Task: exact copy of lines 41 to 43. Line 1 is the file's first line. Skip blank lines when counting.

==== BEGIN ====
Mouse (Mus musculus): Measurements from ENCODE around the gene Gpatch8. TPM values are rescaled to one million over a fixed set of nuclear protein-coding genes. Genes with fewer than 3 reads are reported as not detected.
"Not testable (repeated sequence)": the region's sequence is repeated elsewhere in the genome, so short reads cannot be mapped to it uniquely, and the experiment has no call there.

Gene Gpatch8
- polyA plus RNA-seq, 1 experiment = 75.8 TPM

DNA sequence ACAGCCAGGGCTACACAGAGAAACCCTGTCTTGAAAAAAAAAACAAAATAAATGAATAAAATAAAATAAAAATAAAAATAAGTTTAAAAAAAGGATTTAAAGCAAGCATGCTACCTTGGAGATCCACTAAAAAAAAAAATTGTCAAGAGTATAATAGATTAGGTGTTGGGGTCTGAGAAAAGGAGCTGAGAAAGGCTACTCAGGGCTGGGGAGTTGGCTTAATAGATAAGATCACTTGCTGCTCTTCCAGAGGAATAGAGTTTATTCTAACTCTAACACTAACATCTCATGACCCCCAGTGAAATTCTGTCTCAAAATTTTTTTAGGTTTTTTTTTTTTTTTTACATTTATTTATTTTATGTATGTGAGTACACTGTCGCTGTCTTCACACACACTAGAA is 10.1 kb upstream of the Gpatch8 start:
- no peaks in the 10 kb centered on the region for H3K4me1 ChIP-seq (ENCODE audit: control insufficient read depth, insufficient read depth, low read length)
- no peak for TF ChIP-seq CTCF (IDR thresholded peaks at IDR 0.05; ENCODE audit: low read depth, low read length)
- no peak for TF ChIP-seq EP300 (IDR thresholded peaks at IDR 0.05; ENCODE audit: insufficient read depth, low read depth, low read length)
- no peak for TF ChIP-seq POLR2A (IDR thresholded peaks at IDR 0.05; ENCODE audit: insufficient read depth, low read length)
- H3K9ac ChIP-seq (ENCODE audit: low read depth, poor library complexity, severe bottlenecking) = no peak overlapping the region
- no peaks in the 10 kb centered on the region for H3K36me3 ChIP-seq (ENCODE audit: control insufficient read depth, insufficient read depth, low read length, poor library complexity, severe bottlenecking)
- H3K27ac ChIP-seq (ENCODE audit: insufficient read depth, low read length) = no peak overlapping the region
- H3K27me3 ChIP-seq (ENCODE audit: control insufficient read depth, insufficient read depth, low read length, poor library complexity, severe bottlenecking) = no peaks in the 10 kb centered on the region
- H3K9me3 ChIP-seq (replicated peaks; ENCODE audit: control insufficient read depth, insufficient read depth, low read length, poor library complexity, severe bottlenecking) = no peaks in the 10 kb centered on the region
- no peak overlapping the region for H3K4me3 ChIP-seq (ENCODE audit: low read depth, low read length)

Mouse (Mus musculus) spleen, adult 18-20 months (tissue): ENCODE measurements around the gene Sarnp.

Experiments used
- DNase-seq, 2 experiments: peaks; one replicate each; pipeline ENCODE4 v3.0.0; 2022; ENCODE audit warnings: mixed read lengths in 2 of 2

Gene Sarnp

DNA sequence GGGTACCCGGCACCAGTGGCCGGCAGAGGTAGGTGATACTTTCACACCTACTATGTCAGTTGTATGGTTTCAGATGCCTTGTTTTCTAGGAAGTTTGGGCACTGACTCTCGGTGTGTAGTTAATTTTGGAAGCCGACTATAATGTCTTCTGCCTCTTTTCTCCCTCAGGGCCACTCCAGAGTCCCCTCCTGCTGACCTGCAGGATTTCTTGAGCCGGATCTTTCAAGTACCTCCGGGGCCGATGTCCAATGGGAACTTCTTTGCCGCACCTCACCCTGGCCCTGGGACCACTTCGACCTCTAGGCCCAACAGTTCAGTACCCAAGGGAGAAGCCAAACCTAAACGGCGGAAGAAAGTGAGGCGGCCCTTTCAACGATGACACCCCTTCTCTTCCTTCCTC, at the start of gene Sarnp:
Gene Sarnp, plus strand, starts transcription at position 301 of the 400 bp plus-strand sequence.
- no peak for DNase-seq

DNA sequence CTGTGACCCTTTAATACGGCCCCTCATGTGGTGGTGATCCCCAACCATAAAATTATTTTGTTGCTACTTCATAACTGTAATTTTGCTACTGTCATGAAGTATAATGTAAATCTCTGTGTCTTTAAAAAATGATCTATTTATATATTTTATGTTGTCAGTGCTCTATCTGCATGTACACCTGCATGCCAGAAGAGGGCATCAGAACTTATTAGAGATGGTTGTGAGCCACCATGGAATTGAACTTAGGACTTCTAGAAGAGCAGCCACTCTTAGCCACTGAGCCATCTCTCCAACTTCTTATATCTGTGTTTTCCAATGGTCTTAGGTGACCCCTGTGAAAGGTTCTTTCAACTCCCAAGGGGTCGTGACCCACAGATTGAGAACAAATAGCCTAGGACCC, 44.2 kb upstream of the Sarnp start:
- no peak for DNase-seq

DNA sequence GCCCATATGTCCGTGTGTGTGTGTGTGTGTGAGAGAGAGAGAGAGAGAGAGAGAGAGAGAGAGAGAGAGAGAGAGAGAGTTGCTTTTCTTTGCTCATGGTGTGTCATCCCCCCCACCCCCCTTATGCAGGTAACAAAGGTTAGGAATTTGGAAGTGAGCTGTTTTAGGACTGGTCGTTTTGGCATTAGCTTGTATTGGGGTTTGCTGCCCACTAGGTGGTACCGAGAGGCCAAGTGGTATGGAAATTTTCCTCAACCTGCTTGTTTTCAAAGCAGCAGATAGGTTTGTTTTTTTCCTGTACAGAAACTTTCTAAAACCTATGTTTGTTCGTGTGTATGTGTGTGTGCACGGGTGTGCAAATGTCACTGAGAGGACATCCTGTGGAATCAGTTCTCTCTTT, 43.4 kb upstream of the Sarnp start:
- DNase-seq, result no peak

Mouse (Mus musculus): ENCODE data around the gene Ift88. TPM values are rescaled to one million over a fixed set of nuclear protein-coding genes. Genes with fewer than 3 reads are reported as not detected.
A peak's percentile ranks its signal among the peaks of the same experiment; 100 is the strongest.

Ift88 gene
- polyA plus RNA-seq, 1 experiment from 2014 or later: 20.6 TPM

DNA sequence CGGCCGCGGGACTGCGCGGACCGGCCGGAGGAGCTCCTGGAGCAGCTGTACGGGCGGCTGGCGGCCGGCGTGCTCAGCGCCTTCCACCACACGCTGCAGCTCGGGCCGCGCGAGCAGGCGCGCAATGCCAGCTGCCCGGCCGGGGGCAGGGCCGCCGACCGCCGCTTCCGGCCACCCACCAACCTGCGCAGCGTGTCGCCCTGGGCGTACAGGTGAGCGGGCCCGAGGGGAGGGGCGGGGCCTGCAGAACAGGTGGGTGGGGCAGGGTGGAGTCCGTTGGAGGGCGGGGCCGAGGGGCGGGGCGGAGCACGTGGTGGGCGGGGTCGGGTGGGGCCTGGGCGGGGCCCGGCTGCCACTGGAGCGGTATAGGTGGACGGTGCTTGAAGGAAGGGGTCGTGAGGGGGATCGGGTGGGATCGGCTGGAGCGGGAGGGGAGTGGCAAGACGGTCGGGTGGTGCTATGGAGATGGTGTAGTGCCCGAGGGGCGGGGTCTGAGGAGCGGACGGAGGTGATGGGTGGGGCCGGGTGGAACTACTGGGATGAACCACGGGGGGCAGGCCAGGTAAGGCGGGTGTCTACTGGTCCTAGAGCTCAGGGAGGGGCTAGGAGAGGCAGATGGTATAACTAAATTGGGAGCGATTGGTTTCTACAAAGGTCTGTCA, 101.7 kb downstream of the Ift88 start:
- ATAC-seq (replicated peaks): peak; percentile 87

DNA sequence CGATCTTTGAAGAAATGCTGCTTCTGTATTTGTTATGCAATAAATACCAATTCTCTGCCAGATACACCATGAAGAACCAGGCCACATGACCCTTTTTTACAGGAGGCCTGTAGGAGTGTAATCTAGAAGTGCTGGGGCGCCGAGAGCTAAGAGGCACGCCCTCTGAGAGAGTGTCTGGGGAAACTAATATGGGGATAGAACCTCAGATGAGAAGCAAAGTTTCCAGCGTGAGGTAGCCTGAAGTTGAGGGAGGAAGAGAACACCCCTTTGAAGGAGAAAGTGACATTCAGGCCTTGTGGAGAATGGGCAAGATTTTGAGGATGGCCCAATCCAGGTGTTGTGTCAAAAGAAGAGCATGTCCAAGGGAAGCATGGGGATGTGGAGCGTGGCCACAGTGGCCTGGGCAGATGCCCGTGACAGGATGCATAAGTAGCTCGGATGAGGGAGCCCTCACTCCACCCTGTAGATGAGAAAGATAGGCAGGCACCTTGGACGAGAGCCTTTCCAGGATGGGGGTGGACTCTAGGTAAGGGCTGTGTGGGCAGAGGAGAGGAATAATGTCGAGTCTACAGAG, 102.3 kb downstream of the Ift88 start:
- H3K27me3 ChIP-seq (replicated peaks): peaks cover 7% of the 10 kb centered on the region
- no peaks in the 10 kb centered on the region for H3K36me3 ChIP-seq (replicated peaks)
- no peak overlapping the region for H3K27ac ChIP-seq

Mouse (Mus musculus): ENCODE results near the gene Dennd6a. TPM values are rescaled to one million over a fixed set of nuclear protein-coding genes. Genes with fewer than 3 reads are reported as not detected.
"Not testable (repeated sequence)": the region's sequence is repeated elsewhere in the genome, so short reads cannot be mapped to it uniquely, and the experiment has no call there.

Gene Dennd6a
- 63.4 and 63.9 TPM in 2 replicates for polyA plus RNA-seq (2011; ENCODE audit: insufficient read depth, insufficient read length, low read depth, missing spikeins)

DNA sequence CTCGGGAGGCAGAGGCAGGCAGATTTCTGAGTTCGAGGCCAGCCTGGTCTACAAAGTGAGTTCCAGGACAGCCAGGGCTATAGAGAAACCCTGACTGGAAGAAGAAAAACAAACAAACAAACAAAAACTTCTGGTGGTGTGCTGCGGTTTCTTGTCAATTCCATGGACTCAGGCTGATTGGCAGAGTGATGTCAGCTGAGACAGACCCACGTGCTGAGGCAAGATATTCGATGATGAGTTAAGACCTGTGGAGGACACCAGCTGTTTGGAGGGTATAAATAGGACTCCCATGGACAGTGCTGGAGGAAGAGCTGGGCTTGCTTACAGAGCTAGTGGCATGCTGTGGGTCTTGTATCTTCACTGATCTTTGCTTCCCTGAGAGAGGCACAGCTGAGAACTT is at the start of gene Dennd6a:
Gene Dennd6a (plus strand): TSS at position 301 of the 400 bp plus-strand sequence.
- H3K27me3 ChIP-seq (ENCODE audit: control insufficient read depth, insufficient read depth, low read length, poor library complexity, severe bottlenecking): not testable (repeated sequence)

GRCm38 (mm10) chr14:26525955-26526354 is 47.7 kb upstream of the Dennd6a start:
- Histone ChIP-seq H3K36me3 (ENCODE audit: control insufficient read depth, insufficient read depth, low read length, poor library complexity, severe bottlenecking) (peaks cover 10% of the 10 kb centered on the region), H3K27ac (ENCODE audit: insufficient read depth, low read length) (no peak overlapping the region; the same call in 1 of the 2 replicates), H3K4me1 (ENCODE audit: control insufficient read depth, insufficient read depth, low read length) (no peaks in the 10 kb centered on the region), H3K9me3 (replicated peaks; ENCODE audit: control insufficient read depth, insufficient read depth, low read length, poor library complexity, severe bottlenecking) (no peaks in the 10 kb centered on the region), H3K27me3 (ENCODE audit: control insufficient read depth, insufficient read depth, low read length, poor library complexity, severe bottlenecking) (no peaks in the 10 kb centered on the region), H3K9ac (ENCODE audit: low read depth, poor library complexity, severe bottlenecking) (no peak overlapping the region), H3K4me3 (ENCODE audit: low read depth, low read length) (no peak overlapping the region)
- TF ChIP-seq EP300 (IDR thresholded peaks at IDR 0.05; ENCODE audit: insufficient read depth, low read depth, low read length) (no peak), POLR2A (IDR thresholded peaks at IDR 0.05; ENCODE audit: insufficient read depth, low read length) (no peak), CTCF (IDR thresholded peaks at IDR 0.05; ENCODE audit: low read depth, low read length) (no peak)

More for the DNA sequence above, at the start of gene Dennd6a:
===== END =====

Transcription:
DNA sequence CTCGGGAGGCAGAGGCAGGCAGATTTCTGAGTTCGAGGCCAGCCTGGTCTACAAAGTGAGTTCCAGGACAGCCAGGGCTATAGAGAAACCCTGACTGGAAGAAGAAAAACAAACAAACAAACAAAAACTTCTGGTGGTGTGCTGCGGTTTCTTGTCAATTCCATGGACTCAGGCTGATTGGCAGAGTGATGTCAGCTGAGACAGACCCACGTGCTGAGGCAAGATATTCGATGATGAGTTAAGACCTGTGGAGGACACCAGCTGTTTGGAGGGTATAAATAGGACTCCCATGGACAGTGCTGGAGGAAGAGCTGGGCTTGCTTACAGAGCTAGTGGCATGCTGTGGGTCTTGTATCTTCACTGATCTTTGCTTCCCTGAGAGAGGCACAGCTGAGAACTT is at the start of gene Dennd6a:
Gene Dennd6a (plus strand): TSS at position 301 of the 400 bp plus-strand sequence.
- H3K27me3 ChIP-seq (ENCODE audit: control insufficient read depth, insufficient read depth, low read length, poor library complexity, severe bottlenecking): not testable (repeated sequence)